In places where this beetle is native, most of the trees have evolved defense mechanisms against the emerald ash borer. The trees there are not immune, but they are better prepared to deal with the threat. Here in the United States, our trees had never experienced this bug's impact before and were utterly unprepared to deal with this threat.

It's gotten so bad that the U.S. Department of Agriculture warns that all 16 species of ash trees and the white fringetree are at risk from the EAB larvae. To the point there are legitimate concerns that ash trees could go extinct in the United States and Canada because of this bug.

How did the emerald ash borer get here, and where have they been detected?

The USDA and most other wildlife agencies believe the current emerald ash borer infestation was caused by accident. It's most likely the beetles hitched a ride over here in wooden packing materials shipped here from Asia.

It's not known exactly when this might have happened. Estimates range from the 1980s to the early 2000s.

We do know that the species was first identified in infested trees near Detroit, Michigan in 2002. Unfortunately, the bugs took an immediate liking to the various ash species we have here, especially green ash and black ash.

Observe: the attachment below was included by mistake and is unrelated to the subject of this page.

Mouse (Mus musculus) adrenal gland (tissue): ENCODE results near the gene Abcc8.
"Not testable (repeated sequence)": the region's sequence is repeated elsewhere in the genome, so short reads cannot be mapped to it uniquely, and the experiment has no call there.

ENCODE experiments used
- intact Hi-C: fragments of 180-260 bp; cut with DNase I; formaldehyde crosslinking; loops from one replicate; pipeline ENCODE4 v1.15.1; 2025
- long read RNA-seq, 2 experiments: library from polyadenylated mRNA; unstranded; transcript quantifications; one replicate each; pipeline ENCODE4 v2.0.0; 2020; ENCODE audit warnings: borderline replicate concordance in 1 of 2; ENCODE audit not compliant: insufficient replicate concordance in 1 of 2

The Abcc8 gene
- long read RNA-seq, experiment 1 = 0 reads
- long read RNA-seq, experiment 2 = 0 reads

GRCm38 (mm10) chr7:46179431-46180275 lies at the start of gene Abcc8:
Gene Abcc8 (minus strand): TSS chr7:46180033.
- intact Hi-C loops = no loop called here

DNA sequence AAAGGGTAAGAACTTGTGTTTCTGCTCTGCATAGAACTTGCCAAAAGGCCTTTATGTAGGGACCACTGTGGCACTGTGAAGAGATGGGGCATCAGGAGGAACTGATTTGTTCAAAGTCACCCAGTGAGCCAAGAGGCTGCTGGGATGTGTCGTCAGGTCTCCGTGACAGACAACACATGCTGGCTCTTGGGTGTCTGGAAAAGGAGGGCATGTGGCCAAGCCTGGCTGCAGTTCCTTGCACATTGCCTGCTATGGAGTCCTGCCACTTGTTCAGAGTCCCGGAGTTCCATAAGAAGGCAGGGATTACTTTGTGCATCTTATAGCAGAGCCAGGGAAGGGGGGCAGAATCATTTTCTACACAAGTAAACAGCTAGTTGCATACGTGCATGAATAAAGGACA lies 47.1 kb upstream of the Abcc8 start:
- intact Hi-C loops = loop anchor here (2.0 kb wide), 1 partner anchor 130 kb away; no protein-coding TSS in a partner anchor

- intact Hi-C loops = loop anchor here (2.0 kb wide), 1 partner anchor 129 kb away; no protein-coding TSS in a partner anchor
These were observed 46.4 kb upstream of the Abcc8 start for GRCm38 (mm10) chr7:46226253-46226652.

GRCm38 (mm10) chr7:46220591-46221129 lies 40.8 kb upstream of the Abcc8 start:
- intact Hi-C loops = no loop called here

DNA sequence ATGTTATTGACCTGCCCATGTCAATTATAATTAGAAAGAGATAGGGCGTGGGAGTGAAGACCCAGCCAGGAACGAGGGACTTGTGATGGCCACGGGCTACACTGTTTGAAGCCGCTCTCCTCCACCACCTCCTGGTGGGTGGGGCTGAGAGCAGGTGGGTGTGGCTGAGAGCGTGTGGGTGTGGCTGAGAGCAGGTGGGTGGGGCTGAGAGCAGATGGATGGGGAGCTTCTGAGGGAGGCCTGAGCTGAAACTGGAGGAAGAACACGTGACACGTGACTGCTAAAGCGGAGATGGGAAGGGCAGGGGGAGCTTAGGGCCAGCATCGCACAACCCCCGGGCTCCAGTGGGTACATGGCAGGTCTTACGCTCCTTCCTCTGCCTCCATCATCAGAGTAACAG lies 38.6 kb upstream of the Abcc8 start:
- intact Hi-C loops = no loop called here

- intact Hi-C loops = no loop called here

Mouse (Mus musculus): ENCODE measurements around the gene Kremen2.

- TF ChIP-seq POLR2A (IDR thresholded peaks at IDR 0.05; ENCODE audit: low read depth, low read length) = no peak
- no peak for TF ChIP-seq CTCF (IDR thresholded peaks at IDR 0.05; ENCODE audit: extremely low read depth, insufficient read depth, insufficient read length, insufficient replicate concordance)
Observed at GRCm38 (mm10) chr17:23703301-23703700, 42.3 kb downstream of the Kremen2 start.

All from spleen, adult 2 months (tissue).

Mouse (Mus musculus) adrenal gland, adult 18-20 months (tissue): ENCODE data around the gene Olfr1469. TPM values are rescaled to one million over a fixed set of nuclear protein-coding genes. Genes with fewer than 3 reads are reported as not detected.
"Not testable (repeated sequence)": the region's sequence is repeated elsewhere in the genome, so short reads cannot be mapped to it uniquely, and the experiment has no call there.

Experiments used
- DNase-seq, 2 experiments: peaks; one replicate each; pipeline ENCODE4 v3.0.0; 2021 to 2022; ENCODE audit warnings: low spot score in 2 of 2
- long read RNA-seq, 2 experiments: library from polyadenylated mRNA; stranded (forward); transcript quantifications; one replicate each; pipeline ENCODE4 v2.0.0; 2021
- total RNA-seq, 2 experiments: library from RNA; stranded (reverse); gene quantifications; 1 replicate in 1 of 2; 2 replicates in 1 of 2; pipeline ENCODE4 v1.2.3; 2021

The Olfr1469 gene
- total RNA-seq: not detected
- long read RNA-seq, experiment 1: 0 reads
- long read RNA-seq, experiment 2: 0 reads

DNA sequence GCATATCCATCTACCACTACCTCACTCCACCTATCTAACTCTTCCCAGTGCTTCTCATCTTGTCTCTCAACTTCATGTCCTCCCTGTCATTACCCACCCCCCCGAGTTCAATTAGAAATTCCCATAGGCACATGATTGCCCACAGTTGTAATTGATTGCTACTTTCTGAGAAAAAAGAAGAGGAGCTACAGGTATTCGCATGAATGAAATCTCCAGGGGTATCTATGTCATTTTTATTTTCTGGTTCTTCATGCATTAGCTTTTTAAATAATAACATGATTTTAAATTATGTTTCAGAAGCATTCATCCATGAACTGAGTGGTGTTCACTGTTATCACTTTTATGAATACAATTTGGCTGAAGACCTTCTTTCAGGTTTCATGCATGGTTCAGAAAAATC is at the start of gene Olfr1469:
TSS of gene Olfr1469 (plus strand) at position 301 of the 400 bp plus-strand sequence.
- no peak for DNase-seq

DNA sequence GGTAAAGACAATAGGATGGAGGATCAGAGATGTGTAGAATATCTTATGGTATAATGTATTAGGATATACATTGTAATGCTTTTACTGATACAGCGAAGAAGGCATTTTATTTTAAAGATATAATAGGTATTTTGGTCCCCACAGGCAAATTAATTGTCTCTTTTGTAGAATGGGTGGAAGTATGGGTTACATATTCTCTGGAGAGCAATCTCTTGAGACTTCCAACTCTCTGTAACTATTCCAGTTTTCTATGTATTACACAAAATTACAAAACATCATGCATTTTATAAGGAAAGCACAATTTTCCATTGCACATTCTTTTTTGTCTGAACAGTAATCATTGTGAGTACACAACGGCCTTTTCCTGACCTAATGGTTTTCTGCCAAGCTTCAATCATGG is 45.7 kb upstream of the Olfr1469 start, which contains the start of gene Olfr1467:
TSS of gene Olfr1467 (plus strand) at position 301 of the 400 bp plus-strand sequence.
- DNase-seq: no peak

It didn't take long for the beetles to spread like wildfire. In some areas, shortly after detection, these bugs completely devastated whole forests and killed every ash tree in the area. Today, the USDA has identified infestations in at least 30 states. Those include:

  • Alabama
  • Arkansas
  • Connecticut
  • Colorado
  • Delaware
  • Georgia
  • Illinois
  • Indiana
  • Iowa
  • Kansas
  • Michigan
  • Maryland
  • Louisiana
  • Massachusetts
  • Minnesota
  • Missouri
  • Nebraska
  • New Hampshire
  • New Jersey
  • New York
  • North Carolina
  • Ohio
  • Oklahoma
  • Pennsylvania
  • Tennessee
  • Texas
  • West Virginia
  • Virginia
  • Wisconsin

You may have seen signs asking campers to not move firewood in states other than these. That's mostly because government agencies are trying to keep the problem from spreading any further. The larvae or eggs can hitch a ride to a new area in firewood, wood products, packing materials, and even tree trimmings or debris.

What can you do to help protect trees from emerald ash borer?